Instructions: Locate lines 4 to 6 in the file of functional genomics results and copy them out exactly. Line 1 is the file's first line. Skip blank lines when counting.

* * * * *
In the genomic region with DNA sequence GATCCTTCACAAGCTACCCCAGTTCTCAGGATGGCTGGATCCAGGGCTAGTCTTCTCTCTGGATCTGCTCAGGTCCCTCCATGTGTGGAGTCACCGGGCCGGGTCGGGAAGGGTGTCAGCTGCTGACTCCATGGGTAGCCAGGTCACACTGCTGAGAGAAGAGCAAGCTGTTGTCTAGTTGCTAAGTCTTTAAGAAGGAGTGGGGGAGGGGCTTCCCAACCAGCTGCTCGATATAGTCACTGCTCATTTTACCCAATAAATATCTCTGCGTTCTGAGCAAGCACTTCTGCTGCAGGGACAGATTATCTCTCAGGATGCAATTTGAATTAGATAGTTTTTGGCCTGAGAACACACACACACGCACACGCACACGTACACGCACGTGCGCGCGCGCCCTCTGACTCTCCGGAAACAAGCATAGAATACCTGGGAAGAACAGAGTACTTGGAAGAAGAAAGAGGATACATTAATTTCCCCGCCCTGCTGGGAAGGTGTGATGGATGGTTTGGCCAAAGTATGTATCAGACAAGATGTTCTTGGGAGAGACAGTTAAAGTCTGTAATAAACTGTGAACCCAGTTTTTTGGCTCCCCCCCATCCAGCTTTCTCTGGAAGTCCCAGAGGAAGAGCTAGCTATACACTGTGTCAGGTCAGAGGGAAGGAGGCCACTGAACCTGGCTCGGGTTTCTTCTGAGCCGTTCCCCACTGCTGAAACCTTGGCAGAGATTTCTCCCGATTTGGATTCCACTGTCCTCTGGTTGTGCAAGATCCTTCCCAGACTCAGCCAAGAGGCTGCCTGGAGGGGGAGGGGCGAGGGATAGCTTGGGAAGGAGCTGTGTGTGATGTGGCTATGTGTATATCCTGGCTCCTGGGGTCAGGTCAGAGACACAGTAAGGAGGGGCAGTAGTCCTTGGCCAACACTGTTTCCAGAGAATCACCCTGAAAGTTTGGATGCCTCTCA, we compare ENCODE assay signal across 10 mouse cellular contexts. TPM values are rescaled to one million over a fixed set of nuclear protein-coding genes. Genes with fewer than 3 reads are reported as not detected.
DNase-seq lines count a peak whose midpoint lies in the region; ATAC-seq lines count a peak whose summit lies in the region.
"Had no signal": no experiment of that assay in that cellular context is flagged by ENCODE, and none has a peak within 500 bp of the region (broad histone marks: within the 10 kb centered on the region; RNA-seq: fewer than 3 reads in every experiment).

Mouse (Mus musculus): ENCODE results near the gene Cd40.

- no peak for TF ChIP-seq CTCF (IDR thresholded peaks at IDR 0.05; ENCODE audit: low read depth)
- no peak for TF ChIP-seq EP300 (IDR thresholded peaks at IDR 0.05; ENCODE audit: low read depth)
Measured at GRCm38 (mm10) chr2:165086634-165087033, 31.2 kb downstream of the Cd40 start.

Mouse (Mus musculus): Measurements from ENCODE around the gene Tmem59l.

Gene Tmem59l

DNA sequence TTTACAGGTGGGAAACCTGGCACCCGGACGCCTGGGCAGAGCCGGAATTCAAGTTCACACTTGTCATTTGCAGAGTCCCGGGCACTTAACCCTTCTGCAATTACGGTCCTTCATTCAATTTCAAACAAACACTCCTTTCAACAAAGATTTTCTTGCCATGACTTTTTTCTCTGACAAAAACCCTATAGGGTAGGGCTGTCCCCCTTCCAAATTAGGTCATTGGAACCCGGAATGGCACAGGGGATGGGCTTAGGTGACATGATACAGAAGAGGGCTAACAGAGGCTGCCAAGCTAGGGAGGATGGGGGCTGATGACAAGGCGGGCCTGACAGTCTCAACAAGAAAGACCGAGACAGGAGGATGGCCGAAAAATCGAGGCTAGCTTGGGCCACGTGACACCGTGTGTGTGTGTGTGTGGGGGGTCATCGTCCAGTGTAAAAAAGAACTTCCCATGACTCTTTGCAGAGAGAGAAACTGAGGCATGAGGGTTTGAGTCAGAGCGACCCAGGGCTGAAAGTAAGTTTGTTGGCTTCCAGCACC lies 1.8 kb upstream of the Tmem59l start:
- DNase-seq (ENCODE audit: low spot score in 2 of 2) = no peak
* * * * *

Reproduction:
Mouse (Mus musculus): ENCODE results near the gene Cd40.

- no peak for TF ChIP-seq CTCF (IDR thresholded peaks at IDR 0.05; ENCODE audit: low read depth)
- no peak for TF ChIP-seq EP300 (IDR thresholded peaks at IDR 0.05; ENCODE audit: low read depth)